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Teachers take refresher courses
A greater emphasis on jobs in the fields of science, technology, engineering, environmental education and mathematics, or STE3M areas, has forced curriculum changes across the United States.

Timothy Goodale, an assistant professor of education in the School of Education and Teacher Preparation at College of Coastal Georgia, says a study released this week showed that careers in STE3M fields have more than doubled compared to any other field. However, the majority of employees in these fields are foreign workers who return to their native land after studying in America, forcing the U.S. to outsource positions.

"Our students need to pursue degrees in these areas because however you look at it, there's not enough Americans getting these degrees. We want to encourage American students to get these degrees and stay here and contribute to the national workforce," Goodale said.

These shifting economic demands force many science and math teachers to teach concepts they have never touched upon before.

College of Coastal Georgia and Honeywell Hometown Solutions are partnering for the second year in a row to offer help to teachers in these fields.

"A year ago, mathematics changed with the Common Core Initiative, and just this April, science standards changed, called the Next Generation Science Standards," Goodale said. "There's new expectations for teachers in grades K through 12 that weren't there before, meaning they need to create new activities related to more real world experience and have applications for college and careers."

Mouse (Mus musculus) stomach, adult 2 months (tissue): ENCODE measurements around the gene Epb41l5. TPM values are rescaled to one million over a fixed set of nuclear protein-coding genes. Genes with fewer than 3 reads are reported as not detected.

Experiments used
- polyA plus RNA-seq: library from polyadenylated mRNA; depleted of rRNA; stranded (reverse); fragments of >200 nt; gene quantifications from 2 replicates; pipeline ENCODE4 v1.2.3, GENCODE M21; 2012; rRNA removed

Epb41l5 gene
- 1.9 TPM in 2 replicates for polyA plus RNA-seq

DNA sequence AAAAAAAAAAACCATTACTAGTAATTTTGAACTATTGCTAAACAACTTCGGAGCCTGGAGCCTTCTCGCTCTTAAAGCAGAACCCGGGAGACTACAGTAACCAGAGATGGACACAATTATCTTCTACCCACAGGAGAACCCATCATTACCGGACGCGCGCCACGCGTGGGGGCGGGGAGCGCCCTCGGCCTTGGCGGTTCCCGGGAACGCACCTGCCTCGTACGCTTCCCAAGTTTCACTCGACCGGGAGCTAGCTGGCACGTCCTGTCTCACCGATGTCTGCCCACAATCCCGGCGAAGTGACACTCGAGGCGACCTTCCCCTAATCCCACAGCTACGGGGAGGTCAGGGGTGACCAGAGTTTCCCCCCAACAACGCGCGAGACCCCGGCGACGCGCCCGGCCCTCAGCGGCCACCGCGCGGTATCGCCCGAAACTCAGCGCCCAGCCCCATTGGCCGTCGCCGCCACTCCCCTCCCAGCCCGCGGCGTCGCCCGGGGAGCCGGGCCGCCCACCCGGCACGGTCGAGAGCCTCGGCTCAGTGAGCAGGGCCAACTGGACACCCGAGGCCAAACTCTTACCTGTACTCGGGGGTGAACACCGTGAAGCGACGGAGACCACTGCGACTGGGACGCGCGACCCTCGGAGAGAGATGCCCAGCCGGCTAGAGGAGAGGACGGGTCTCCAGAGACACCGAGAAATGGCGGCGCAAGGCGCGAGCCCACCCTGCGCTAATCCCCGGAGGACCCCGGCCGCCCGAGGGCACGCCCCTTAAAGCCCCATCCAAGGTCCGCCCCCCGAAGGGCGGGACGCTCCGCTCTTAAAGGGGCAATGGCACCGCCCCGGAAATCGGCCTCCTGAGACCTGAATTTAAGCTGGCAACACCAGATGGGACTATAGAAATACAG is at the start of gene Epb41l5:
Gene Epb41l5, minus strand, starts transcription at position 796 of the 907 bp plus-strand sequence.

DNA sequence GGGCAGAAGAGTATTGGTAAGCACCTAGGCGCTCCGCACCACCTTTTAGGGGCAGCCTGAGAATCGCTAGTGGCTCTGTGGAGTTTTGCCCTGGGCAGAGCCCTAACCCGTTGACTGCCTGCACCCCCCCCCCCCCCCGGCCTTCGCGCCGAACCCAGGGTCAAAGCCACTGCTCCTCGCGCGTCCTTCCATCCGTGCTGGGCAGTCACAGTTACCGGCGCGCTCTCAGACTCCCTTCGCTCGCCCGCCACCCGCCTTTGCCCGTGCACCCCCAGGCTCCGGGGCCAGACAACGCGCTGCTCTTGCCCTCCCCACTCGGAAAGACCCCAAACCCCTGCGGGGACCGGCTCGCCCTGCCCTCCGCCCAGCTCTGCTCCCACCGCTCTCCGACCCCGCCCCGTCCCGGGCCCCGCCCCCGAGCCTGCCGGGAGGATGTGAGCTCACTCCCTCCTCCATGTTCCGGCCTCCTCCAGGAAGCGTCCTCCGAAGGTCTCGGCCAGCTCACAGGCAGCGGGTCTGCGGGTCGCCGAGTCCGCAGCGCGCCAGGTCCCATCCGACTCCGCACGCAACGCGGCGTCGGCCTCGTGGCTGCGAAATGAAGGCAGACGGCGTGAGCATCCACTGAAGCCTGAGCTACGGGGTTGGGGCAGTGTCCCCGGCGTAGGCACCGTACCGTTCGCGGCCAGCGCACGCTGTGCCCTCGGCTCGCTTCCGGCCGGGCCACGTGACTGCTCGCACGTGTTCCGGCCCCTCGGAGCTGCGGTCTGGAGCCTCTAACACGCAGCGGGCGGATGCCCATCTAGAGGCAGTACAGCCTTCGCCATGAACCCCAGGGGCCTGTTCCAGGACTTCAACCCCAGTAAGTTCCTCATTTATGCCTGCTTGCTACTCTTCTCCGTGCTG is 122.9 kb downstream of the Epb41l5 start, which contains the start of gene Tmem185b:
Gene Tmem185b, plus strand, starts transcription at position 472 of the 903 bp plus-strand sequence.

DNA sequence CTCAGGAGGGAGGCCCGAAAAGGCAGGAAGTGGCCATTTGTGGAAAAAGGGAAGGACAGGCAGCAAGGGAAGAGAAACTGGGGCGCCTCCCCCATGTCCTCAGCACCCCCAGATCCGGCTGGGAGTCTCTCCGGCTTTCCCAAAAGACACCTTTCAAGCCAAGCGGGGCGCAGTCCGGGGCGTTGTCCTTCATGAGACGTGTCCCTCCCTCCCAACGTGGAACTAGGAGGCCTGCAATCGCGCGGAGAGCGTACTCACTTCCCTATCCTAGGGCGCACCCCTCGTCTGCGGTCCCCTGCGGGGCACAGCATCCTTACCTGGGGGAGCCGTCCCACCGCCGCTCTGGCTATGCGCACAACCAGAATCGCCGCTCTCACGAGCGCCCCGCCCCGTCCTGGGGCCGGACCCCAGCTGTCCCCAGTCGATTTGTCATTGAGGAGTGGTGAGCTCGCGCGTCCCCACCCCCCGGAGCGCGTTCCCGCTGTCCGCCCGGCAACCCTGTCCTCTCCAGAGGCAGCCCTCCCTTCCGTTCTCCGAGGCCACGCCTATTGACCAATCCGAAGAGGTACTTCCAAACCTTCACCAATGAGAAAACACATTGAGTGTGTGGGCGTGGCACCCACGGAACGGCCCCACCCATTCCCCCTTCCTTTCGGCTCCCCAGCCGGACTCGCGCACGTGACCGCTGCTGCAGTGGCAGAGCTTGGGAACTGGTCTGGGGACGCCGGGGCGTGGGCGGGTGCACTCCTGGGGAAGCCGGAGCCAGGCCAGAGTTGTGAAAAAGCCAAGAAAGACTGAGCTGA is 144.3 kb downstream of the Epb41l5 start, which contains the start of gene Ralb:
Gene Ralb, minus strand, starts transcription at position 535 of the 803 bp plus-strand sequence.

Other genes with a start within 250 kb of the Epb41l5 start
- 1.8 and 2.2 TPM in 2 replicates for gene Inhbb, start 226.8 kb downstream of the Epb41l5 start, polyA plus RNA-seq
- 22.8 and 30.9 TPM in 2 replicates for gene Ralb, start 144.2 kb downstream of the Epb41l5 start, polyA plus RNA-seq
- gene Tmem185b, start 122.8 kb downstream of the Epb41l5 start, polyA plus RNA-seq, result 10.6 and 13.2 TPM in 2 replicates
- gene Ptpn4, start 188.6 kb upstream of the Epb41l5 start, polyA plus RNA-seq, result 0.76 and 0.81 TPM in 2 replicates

Goodale says 10 to 12 local science and math teachers will have an opportunity to learn new, interactive ways to incorporate new requirements in the classroom during workshops offered June 17 through 21. The day-long work sessions, free to participants, include ecological field trips, robotics, engineering and more.

"There will even be a tour and photo shoot of Cannon's Point, followed by a kayaking trip to Little St. Simons Island to explore beach and marsh biodiversity. The winning team of the photo identification competition will earn a field trip to Cannon's Point for their class," Goodale said.

That's not all that's being offered to teachers.

"Teachers who put forth the effort in giving us a week of summer will get a $750 stipend, and they will also get almost $700 worth of materials that they can take back to the classroom," Goodale said. "We want to make a real difference in these fields, and we're planning to follow up in the fall to see how things are going and what the teachers are actually using in the classroom."

Kindergarten through 12th grade teachers, both in and outside of Glynn County, interested in participating in the Honeywell Integrated STE3M Program, should contact Goodale via email or phone at or 279-5846 or Dr. Andrea Wallace, co-coordinator, at or 279-5931.

* Reporter Sarah Lundgren writes about education and other local topics. Contact her at, on Facebook or at 265-8320, ext. 322.

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